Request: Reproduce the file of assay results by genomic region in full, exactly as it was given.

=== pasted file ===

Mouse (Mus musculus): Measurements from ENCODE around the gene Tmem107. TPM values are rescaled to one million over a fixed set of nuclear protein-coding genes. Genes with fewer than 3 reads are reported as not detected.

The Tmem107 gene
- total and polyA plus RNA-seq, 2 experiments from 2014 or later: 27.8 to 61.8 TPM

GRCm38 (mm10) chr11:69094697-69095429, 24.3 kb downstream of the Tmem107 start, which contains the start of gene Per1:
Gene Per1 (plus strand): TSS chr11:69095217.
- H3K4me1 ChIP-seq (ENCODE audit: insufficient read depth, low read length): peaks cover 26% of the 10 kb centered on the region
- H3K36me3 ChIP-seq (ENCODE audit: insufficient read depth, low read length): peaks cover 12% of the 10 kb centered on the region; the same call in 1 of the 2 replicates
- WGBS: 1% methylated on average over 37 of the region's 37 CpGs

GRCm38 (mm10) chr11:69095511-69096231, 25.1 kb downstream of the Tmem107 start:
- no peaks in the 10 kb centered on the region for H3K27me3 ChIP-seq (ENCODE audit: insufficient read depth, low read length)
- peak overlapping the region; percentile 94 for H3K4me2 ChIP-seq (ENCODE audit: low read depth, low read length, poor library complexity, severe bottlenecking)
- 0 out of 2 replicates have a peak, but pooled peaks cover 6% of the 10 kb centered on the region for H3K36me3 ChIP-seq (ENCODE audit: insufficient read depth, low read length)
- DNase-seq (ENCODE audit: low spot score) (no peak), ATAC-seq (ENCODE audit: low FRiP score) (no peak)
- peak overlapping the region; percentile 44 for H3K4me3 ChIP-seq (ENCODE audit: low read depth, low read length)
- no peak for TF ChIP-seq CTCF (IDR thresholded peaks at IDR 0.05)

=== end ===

Mouse (Mus musculus): Measurements from ENCODE around the gene Tmem107. TPM values are rescaled to one million over a fixed set of nuclear protein-coding genes. Genes with fewer than 3 reads are reported as not detected.

The Tmem107 gene
- total and polyA plus RNA-seq, 2 experiments from 2014 or later: 27.8 to 61.8 TPM

GRCm38 (mm10) chr11:69094697-69095429, 24.3 kb downstream of the Tmem107 start, which contains the start of gene Per1:
Gene Per1 (plus strand): TSS chr11:69095217.
- H3K4me1 ChIP-seq (ENCODE audit: insufficient read depth, low read length): peaks cover 26% of the 10 kb centered on the region
- H3K36me3 ChIP-seq (ENCODE audit: insufficient read depth, low read length): peaks cover 12% of the 10 kb centered on the region; the same call in 1 of the 2 replicates
- WGBS: 1% methylated on average over 37 of the region's 37 CpGs

GRCm38 (mm10) chr11:69095511-69096231, 25.1 kb downstream of the Tmem107 start:
- no peaks in the 10 kb centered on the region for H3K27me3 ChIP-seq (ENCODE audit: insufficient read depth, low read length)
- peak overlapping the region; percentile 94 for H3K4me2 ChIP-seq (ENCODE audit: low read depth, low read length, poor library complexity, severe bottlenecking)
- 0 out of 2 replicates have a peak, but pooled peaks cover 6% of the 10 kb centered on the region for H3K36me3 ChIP-seq (ENCODE audit: insufficient read depth, low read length)
- DNase-seq (ENCODE audit: low spot score) (no peak), ATAC-seq (ENCODE audit: low FRiP score) (no peak)
- peak overlapping the region; percentile 44 for H3K4me3 ChIP-seq (ENCODE audit: low read depth, low read length)
- no peak for TF ChIP-seq CTCF (IDR thresholded peaks at IDR 0.05)